Outstream Video Ads Unwrapped

Nowadays, web users around the globe largely accept videos as their primary source of information, education, and of course entertainment. Videos are easy to consume, grab people’s attention and perform better than pretty much any other type of advertising or content throughout the entire ecosystem. Not a lot of other formats have been аs successful and video has become an essential part of marketers’ toolkit for branding purposes, driving engagement and expanding their reach across the web. Consequently, that creates great monetization opportunities for publishers, but what about those who aren’t using video as their medium of choice? Luckily there’s an answer. Outstream video allows media owners to cash in on content in pretty much any format.

Outstream Video Ads

What are Outstream Video Ads?

Technically you could call any ad appearing outside of video content as “outstream” and you wouldn’t be wrong. In digital publishing, however, outstream video is broadly accepted to be the format which dynamically displays video advertisements within or alongside static content. To clarify further, you should know that video demand can also be enabled for standard display ad units (i.e. 300×250, 728×90 etc.) but that’s not what we’ll be talking about here.

Outstream video is basically a video player that can be placed on pretty much any web page and simply serves ads, although some solutions allow for publishers’ content to be added too. The format is mostly defined by its two most popular implementations – in-content and as a sticky.

The first option is an ad that has a pre-defined position somewhere on the page (usually between paragraphs) and when triggered splits the content to serve the creative. The standard trigger is the users bringing the position into view, while an ad must also be readily available. Otherwise, nothing is displayed and the page remains as is.

The second implementation option is a sticky player that is usually docked on the side of the page and scrolls with users as they browse. Depending on your platform of choice you will also have access to different customization controls, such as size, position and trigger.

Both display options have their sound off by default, which can only be enabled via user action. Neither type is necessarily better than the other and publishers actually use both in combination quite often. You can have your in-content unit (usually larger) dispaly first, shrinking down and sticking on the side when the former falls out of view.

Outstream ads specifics

When advertisers look to expand their video ad campaigns beyond the streaming/broadcasting ecosystems, outstream advertising is a common choice. Let’s explore a few product highlights, so you can get a better idea of the format’s use cases:

  • Reach – outstream video allows advertisers to achieve a wider audience reach, especially if they already use in-stream campaigns.
  • Appearance – an outstream campaign is incredibly native-like, as it blends with the site’s content;
  • Video player isn’t a necessary asset – it is designed around publishers that don’t otherwise use video;
  • Customization – compared to straightforward in-stream video ad units, outstream ads are the more flexible option;
  • Ad fraud – outstream ad units are triggered only when the web page they’re on registers user action and that is difficult to be faked by bots;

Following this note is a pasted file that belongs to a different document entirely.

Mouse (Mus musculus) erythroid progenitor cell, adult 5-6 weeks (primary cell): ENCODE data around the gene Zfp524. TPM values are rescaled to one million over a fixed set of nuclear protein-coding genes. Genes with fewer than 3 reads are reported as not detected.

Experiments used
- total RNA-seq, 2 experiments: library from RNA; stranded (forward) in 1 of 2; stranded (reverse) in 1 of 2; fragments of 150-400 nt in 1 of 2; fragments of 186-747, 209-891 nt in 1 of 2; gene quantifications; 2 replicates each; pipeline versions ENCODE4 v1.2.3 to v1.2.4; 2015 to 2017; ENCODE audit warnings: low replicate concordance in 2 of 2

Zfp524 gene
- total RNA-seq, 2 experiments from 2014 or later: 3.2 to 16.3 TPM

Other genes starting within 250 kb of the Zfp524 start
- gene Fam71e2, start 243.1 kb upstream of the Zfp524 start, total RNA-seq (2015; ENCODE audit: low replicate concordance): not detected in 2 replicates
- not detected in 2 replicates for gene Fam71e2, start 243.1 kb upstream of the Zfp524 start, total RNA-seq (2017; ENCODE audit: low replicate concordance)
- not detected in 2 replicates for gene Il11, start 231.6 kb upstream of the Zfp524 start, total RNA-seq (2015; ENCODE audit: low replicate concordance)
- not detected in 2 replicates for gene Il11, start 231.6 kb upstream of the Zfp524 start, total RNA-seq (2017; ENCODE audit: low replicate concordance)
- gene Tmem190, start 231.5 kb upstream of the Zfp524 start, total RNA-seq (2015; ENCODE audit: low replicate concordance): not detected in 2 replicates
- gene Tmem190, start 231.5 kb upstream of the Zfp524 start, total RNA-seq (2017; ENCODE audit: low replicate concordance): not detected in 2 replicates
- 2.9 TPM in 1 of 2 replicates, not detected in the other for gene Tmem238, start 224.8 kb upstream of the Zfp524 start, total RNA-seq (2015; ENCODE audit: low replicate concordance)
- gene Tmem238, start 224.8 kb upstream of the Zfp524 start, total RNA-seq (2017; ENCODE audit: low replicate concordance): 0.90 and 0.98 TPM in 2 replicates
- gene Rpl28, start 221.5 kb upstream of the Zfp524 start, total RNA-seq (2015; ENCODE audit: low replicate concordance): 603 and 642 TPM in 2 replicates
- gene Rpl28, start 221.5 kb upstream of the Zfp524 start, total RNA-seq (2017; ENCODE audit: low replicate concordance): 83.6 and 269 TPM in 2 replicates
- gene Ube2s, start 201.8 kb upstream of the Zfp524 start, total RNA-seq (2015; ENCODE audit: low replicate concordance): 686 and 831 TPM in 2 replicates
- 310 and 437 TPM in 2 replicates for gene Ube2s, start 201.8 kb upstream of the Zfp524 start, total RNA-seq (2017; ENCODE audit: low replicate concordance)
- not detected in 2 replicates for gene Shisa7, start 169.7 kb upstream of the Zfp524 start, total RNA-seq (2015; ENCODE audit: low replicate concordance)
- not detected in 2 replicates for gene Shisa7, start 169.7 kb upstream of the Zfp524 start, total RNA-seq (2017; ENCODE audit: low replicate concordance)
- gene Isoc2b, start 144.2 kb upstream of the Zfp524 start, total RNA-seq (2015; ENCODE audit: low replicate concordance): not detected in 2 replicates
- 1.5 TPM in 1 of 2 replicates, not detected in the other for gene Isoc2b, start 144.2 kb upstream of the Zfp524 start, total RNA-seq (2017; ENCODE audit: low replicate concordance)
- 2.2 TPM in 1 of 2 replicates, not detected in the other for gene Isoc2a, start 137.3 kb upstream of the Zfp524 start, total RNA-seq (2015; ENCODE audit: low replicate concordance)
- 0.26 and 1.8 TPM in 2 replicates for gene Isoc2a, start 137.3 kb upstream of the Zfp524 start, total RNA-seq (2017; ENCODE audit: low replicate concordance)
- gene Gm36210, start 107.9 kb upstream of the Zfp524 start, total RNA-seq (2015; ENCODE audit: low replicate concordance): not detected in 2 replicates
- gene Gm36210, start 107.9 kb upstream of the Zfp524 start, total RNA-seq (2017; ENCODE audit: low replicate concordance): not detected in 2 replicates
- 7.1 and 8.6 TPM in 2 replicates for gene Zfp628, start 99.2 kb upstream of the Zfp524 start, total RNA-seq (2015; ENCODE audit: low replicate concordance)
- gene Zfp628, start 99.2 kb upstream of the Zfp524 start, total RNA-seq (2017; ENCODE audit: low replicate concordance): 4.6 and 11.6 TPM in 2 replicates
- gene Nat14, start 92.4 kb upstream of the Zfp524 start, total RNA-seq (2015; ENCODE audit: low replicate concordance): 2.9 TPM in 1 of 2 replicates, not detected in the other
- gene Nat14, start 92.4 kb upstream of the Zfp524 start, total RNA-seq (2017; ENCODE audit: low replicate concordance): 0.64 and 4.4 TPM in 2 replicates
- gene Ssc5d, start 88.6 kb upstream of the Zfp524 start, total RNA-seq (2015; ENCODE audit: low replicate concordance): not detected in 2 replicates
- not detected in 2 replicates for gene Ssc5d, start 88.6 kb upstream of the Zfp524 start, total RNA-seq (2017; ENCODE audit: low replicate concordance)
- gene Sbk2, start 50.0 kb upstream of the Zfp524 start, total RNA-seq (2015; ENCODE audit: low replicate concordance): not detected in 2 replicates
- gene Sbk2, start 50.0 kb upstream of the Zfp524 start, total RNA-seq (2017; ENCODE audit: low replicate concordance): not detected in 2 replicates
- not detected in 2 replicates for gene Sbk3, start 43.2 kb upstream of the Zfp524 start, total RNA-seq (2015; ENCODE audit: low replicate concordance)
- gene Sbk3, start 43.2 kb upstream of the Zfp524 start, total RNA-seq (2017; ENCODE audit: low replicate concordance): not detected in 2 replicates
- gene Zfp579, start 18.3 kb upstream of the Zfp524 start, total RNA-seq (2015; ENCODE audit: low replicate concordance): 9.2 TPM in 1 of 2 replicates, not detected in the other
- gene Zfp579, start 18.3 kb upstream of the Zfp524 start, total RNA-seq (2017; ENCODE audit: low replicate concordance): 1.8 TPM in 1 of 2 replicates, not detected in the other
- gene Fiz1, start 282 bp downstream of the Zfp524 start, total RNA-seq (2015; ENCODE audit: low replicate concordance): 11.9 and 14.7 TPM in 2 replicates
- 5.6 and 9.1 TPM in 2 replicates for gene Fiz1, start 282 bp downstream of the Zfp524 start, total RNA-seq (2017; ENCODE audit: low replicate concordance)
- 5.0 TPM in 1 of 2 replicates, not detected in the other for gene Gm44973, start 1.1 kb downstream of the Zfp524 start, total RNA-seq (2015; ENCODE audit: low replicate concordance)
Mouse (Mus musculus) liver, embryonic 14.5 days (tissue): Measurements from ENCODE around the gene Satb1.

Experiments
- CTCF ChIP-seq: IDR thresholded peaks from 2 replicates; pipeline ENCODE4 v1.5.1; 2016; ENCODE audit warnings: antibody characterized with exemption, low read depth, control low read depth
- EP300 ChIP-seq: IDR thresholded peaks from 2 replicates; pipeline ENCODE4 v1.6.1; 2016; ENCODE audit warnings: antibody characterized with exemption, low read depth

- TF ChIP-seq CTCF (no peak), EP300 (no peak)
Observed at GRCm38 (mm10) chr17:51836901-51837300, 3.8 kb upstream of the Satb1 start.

• Advertisers only pay when the videos are in view for a certain amount of time; furthermore, the average bid on outstream units comes at a 10-25% cheaper cost than pre-roll placements;
  • Ad networks are embracing outstream placements at an increasing rate.

That said, like with any other type of advertisement there are some disadvantages as well:

  • Poor analytics – many outstream platforms lack adequate analytics, which is why the ad format’s performance can be hard to keep track of;
  • Even though users have the choice to watch the video ads in full or not, the format can be still considered as intrusive;
  • Outstream ads are relatively new and the best practices to achieve their full potential are not yet firm;
  • Auto-sound is not always an option, which some advertisers rely on to grab viewers’ attention;

Outstream for Publishers

On the demand side outstream video is a great opportunity to reach more users with the same campaigns. But what about the publishers, who are considering the ad format as a supplementary source of ad revenue? Here are some of the pros and cons.

Pros:

  • Setup – The outstream video ad format is pretty straightforward in terms of setup, especially compared to instream video;
  • Video ads deliver higher rates on average, regardless of the environment they’re served in.
  • Outstream units can be used by pretty much all publishers, with or without video content;
  • Better optimized for mobile browsing in comparison to other forms of video ads;

Cons:

  • Risk of user irritation – if implemented correctly, outstream video is quite practical and not really that intrusive. However, poor optimization and/or bad ad placement are not uncommon and instead of having a neat native-like look, it might end up being a huge nuisance for users.
  • Performance is a little lackluster when compared to it’s in-stream alternative. That said, it being a purely incremental revenue source, that’s not a major drawback.
  • Outstream video is triggered based on engagement, so inventory volumes are never going to be at the same level as with static inventory.

In short, outstream video ads are an innovative way to gain a steady revenue stream and present unique oppurtunities for both publishers and advertisers. Feel free to get in touch and our team will be happy to provide you more details on how you can add video to your monetization strategy.